At caddy clubs, I have seen golfers who show up and their golf bag is too heavy, be asked to switch to a lighter bag, typically provided by the club. If you can anticipate this and know in advance, you can avoid being the center of attention for the wrong reason before you tee off.

4. Arrive early so you don’t feel rushed

Keeping in mind that it will certainly be a more enjoyable day if you play respectably, arriving on time so that you have plenty of time to warm up before you play can make a big difference when you take that walk to the first tee.

Arriving early enough will allow you to change into your golf shoes in the locker room, hit some golf balls on the range, and ideally roll a few putts on the putting green to get a feel for the speed of the greens, will allow you to be best prepared and therefore relaxed when you do start your round. Also, arriving early enough, will keep you from needing to rush and help you to be more calm and relaxed and this often leads to a better round of golf.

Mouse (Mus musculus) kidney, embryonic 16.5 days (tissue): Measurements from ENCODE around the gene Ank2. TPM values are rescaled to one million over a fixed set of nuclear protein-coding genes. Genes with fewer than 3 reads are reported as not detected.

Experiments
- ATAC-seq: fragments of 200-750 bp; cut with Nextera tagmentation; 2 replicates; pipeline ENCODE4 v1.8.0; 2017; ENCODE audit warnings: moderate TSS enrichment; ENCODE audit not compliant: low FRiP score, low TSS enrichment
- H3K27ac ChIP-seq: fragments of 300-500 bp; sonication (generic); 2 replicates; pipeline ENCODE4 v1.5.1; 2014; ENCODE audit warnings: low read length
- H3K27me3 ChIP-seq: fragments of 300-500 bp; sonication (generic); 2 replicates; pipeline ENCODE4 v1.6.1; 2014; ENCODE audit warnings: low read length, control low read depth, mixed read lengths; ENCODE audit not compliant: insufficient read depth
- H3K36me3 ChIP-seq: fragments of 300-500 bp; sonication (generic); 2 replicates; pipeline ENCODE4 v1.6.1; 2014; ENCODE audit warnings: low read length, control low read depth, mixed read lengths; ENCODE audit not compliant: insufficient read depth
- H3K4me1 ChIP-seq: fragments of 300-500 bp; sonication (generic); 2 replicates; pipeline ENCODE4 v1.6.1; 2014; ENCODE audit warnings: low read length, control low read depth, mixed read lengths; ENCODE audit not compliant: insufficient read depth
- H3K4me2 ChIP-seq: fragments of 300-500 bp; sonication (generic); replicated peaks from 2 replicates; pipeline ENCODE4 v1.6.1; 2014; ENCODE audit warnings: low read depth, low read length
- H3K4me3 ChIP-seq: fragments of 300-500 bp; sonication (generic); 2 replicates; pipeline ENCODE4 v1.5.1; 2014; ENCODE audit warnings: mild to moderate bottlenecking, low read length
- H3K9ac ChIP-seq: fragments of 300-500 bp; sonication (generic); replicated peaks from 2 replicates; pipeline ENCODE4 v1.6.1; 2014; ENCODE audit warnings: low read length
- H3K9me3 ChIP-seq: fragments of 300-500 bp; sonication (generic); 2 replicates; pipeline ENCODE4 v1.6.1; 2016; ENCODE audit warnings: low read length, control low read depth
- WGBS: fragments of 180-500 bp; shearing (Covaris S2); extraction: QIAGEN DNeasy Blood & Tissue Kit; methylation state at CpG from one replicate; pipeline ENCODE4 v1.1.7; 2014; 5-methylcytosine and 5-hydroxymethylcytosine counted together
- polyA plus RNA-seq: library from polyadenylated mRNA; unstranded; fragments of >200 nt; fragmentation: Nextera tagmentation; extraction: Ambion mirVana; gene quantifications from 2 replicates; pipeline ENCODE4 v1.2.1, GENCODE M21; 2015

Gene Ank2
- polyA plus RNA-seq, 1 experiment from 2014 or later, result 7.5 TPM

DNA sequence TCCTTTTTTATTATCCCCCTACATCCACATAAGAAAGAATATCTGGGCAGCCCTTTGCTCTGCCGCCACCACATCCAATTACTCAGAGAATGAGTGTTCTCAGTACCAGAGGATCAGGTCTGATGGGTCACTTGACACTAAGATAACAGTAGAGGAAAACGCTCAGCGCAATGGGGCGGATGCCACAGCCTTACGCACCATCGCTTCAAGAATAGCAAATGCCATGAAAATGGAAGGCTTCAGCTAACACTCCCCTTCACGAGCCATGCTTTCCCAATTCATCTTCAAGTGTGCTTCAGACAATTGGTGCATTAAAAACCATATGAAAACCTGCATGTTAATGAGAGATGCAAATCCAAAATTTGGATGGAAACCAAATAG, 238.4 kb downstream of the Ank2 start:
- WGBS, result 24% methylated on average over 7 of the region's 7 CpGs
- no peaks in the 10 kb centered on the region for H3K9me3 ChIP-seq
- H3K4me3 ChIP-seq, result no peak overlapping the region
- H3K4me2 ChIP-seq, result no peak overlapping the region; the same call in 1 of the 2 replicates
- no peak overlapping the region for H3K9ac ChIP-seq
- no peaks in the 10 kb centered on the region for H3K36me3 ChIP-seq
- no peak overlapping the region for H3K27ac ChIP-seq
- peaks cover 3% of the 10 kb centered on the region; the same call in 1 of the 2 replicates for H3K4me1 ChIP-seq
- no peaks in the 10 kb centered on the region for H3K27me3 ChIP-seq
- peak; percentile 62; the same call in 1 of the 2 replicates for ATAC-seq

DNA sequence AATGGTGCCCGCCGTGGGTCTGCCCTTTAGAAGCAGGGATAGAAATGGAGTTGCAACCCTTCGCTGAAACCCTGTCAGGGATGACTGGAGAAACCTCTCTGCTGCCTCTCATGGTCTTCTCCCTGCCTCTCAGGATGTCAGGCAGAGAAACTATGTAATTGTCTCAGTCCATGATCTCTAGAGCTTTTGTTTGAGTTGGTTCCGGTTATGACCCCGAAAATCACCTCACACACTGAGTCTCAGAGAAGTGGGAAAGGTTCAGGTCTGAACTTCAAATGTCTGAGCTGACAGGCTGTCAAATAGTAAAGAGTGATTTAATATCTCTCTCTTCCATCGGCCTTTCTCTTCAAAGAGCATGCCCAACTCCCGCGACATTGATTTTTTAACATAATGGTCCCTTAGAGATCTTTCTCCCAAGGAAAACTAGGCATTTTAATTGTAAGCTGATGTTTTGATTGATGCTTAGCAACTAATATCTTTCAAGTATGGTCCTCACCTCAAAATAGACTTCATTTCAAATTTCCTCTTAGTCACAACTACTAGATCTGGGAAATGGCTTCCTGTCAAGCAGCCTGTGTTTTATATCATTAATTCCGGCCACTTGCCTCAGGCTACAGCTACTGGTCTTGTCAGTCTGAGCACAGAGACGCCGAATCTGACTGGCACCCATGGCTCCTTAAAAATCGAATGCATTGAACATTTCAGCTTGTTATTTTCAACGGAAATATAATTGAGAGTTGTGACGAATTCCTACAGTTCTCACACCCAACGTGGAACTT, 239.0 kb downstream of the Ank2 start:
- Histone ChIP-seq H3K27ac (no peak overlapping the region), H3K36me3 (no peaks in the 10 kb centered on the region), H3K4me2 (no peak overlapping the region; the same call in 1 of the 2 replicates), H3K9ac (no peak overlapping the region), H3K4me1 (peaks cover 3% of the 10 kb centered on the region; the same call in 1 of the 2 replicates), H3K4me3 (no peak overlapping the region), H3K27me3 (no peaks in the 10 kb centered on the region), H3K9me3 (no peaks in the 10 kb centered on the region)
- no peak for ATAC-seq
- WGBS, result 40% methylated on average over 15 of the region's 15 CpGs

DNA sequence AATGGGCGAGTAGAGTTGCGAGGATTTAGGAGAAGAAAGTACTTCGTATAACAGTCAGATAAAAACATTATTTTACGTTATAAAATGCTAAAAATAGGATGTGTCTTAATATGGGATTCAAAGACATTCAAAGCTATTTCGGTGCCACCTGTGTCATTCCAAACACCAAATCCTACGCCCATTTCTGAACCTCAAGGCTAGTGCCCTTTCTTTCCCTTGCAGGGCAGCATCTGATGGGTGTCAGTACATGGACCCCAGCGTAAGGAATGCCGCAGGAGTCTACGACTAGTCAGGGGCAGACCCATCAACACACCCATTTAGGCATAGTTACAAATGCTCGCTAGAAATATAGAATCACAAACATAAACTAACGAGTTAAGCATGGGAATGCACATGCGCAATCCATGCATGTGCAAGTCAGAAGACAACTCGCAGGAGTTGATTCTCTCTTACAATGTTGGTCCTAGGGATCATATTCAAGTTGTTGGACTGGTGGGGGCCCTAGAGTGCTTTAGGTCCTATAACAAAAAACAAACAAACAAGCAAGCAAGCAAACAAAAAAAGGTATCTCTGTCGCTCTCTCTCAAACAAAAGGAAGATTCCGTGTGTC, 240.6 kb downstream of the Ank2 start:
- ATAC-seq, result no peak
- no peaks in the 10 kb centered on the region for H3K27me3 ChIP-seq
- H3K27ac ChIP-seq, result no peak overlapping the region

5. Follow the lead of your host

Every club is different and they all have their own personalities and traditions. Your host will be the best person to set the rhythm and plan of what happens. Once you agree upon a time to meet and where, it will be the most simple to just follow their lead like a chameleon.

I played at a very high-end club once and I wasn’t exactly sure where to go, and my host wasn’t there yet, so by accident, I ended up parking in the wrong location.

I thought it might have been a good idea to hit some balls before they arrived and I was then told I was not to be on the range until my host arrived.

So, learn from my mistake and follow your host’s lead only will they know where everything is located, they will also know what typically happens at the club as to procedures with teeing off as well as interacting with the staff.